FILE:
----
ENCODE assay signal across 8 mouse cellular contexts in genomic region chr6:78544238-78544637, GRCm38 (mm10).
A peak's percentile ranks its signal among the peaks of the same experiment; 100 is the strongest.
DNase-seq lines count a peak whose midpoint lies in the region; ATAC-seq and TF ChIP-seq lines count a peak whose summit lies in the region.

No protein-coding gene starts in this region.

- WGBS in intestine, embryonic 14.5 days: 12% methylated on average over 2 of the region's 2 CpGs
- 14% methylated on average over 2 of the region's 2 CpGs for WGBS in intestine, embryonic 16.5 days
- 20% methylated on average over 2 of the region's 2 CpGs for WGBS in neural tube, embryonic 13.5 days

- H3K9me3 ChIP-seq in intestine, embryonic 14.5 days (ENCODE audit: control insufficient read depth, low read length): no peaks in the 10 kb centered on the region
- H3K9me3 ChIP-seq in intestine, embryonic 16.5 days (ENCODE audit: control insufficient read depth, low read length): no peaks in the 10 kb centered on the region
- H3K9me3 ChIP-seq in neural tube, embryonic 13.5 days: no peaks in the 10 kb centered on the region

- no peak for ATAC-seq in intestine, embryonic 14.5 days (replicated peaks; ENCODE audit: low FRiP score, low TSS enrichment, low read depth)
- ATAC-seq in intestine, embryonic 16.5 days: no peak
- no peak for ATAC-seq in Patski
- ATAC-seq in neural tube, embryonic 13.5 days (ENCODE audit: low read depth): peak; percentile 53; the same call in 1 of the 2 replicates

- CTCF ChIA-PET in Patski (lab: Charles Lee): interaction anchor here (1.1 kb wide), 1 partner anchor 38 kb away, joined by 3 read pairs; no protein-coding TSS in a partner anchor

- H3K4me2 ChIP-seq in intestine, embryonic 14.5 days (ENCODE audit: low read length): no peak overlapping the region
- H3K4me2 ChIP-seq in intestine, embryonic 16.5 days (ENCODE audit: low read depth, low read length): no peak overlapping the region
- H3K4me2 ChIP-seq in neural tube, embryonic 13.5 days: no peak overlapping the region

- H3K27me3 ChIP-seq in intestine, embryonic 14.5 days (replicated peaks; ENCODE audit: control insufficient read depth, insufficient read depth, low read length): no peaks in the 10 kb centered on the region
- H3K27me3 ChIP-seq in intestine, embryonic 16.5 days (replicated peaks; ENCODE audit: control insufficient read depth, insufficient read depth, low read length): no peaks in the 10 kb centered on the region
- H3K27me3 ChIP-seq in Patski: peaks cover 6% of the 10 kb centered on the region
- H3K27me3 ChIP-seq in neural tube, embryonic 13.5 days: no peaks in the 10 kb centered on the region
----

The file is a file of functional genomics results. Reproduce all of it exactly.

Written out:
ENCODE assay signal across 8 mouse cellular contexts in genomic region chr6:78544238-78544637, GRCm38 (mm10).
A peak's percentile ranks its signal among the peaks of the same experiment; 100 is the strongest.
DNase-seq lines count a peak whose midpoint lies in the region; ATAC-seq and TF ChIP-seq lines count a peak whose summit lies in the region.

No protein-coding gene starts in this region.

- WGBS in intestine, embryonic 14.5 days: 12% methylated on average over 2 of the region's 2 CpGs
- 14% methylated on average over 2 of the region's 2 CpGs for WGBS in intestine, embryonic 16.5 days
- 20% methylated on average over 2 of the region's 2 CpGs for WGBS in neural tube, embryonic 13.5 days

- H3K9me3 ChIP-seq in intestine, embryonic 14.5 days (ENCODE audit: control insufficient read depth, low read length): no peaks in the 10 kb centered on the region
- H3K9me3 ChIP-seq in intestine, embryonic 16.5 days (ENCODE audit: control insufficient read depth, low read length): no peaks in the 10 kb centered on the region
- H3K9me3 ChIP-seq in neural tube, embryonic 13.5 days: no peaks in the 10 kb centered on the region

- no peak for ATAC-seq in intestine, embryonic 14.5 days (replicated peaks; ENCODE audit: low FRiP score, low TSS enrichment, low read depth)
- ATAC-seq in intestine, embryonic 16.5 days: no peak
- no peak for ATAC-seq in Patski
- ATAC-seq in neural tube, embryonic 13.5 days (ENCODE audit: low read depth): peak; percentile 53; the same call in 1 of the 2 replicates

- CTCF ChIA-PET in Patski (lab: Charles Lee): interaction anchor here (1.1 kb wide), 1 partner anchor 38 kb away, joined by 3 read pairs; no protein-coding TSS in a partner anchor

- H3K4me2 ChIP-seq in intestine, embryonic 14.5 days (ENCODE audit: low read length): no peak overlapping the region
- H3K4me2 ChIP-seq in intestine, embryonic 16.5 days (ENCODE audit: low read depth, low read length): no peak overlapping the region
- H3K4me2 ChIP-seq in neural tube, embryonic 13.5 days: no peak overlapping the region

- H3K27me3 ChIP-seq in intestine, embryonic 14.5 days (replicated peaks; ENCODE audit: control insufficient read depth, insufficient read depth, low read length): no peaks in the 10 kb centered on the region
- H3K27me3 ChIP-seq in intestine, embryonic 16.5 days (replicated peaks; ENCODE audit: control insufficient read depth, insufficient read depth, low read length): no peaks in the 10 kb centered on the region
- H3K27me3 ChIP-seq in Patski: peaks cover 6% of the 10 kb centered on the region
- H3K27me3 ChIP-seq in neural tube, embryonic 13.5 days: no peaks in the 10 kb centered on the region